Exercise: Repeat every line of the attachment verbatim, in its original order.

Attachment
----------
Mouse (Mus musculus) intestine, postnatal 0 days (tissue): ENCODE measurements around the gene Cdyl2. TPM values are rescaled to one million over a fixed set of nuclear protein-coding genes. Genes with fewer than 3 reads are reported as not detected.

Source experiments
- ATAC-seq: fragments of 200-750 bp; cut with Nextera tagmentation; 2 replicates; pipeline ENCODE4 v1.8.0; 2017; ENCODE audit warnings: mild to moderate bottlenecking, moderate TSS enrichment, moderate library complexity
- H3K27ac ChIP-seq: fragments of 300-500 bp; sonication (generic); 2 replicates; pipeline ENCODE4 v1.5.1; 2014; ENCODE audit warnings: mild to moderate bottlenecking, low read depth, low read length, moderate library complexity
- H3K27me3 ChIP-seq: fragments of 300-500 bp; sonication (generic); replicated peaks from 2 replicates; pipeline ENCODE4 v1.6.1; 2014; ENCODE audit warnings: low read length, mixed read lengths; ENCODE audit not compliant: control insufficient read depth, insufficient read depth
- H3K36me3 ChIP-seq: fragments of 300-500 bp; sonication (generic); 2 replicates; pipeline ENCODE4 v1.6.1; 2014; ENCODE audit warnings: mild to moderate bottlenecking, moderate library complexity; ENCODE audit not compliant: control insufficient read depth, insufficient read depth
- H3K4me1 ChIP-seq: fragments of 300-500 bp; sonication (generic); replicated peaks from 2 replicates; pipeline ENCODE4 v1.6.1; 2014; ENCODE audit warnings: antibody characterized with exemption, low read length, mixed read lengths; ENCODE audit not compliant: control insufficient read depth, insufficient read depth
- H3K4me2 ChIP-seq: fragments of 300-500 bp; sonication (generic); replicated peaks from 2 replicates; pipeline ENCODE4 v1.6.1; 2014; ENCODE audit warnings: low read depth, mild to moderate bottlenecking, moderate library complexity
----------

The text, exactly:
Mouse (Mus musculus) intestine, postnatal 0 days (tissue): ENCODE measurements around the gene Cdyl2. TPM values are rescaled to one million over a fixed set of nuclear protein-coding genes. Genes with fewer than 3 reads are reported as not detected.

Source experiments
- ATAC-seq: fragments of 200-750 bp; cut with Nextera tagmentation; 2 replicates; pipeline ENCODE4 v1.8.0; 2017; ENCODE audit warnings: mild to moderate bottlenecking, moderate TSS enrichment, moderate library complexity
- H3K27ac ChIP-seq: fragments of 300-500 bp; sonication (generic); 2 replicates; pipeline ENCODE4 v1.5.1; 2014; ENCODE audit warnings: mild to moderate bottlenecking, low read depth, low read length, moderate library complexity
- H3K27me3 ChIP-seq: fragments of 300-500 bp; sonication (generic); replicated peaks from 2 replicates; pipeline ENCODE4 v1.6.1; 2014; ENCODE audit warnings: low read length, mixed read lengths; ENCODE audit not compliant: control insufficient read depth, insufficient read depth
- H3K36me3 ChIP-seq: fragments of 300-500 bp; sonication (generic); 2 replicates; pipeline ENCODE4 v1.6.1; 2014; ENCODE audit warnings: mild to moderate bottlenecking, moderate library complexity; ENCODE audit not compliant: control insufficient read depth, insufficient read depth
- H3K4me1 ChIP-seq: fragments of 300-500 bp; sonication (generic); replicated peaks from 2 replicates; pipeline ENCODE4 v1.6.1; 2014; ENCODE audit warnings: antibody characterized with exemption, low read length, mixed read lengths; ENCODE audit not compliant: control insufficient read depth, insufficient read depth
- H3K4me2 ChIP-seq: fragments of 300-500 bp; sonication (generic); replicated peaks from 2 replicates; pipeline ENCODE4 v1.6.1; 2014; ENCODE audit warnings: low read depth, mild to moderate bottlenecking, moderate library complexity